Achievement Theory of Motivation

Achievement Motivation Theory is one of the famous works of American psychologist David Clarence McClelland. This theory is also widely recognized as Need Achievement Theory, Need Theory and Three Needs Theory. McClelland being influenced by Henry Murray’s initiatives developed this theory in the early 60s.

Achievement Theory of Motivation is all about how needs of an individual change over a period of time with changes in his experience. The theory also explains what effects an individual’s need for achievement, power, and affiliation have on their behavior. McClelland has stated that every individual’s motivation is driven by the need of these factors, irrespective of age, gender, race or culture one belongs to.

Components of Achievement Theory of Motivation

S.N. Dominating factor (components) of motivation Characteristic of the person
1. Achievement
  • Are high performers
  • Believe in excellence
  • Have strong mind setting to accomplish the given task
  • Calculates risk of the task beforehand
  • Demands regular feedback from the superiors.
  • Prefers working alone to group works
  • Appreciates accomplishment rather than rewards (tangible or intangible)
2. Power
  • Have desire to control and influence others
  • Are argumentative, competitive and assertive in nature
  • Enjoys status and recognition
  • Are likely to feel frustration under uncontrollable situations
3. Affiliation
  • Desires to feel belongingness and relatedness
  • Seeks love, affection and recognition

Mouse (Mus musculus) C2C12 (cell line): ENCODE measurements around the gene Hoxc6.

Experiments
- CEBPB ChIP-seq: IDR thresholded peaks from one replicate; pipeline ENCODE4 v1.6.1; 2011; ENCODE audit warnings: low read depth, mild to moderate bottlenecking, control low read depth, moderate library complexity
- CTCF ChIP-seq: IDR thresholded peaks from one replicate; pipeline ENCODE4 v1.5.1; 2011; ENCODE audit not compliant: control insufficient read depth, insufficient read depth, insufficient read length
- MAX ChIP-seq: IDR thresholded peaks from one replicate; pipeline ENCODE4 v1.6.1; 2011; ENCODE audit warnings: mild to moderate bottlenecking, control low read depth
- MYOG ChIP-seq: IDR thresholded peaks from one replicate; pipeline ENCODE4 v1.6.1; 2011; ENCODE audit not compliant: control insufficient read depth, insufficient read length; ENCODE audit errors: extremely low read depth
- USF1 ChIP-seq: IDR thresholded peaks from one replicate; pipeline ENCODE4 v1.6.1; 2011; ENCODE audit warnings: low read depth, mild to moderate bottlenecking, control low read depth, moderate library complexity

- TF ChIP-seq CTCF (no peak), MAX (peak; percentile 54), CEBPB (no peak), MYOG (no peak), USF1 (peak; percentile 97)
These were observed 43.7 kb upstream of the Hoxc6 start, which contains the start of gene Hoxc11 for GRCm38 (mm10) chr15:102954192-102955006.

• Are likely to agree on whatever his coworkers have to say
  • Fears rejection
  • Prefers collaboration to competition
  • Tends to avoid high risk and uncertainty
  • Prefers group works to working alone

Explanation of the Components

Different people are motivated by different factors. These factors depend upon the nature or type of person he/she is. Based on the fact, achievement theory of motivation was developed by considering three major factors. They are

Need for achievement

A man is climbing up the stairs and moving towards progress.

There are people who are motivated by achievement or accomplishment in the workplace. Such people are high performers and always look forward to excelling in their concerned field.

People, whose motivation is driven by achievement, prefer working on projects whose results are based entirely on efforts and nothing else. Besides, they prefer moderately difficult or challenging tasks and tend to avoid high risk as well as low-risk situations. It is because high-risk situations may result in underachievement while low-risk situations are not convincing enough.

Talking about rewards, either tangible or intangible, it has negligible influence on people who are directed by the need for achievement. However, they demand continued feedback from the superiors/supervisors as it helps them in comparing their expected achievement with actual achievement.

Need for Power

a cartoon man is grinning and flexing his arms.